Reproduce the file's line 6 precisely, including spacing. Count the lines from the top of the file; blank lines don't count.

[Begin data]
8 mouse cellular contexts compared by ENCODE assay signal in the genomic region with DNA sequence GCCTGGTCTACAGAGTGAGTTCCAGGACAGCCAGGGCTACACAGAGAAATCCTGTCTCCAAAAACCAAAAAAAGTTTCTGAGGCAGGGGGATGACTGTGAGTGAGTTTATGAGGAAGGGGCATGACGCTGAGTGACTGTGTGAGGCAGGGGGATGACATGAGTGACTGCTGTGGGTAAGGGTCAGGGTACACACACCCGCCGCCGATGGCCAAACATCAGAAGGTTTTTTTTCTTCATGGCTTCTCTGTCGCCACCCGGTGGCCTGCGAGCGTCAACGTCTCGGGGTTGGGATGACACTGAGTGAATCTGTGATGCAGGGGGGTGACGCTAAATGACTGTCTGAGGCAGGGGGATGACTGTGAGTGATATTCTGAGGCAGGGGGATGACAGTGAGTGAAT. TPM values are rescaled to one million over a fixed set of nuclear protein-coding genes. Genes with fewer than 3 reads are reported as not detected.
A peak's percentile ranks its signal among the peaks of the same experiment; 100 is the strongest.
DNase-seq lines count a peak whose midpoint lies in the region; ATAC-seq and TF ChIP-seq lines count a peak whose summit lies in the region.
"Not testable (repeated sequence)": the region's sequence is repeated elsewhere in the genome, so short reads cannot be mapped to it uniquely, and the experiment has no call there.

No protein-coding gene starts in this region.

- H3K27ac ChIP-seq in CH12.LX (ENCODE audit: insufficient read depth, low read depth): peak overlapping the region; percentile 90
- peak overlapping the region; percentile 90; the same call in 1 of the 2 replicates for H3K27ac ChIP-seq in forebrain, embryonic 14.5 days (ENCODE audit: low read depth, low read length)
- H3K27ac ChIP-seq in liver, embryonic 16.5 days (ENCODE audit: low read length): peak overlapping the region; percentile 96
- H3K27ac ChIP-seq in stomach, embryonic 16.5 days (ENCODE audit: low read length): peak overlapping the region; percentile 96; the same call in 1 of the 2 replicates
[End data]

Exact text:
- H3K27ac ChIP-seq in CH12.LX (ENCODE audit: insufficient read depth, low read depth): peak overlapping the region; percentile 90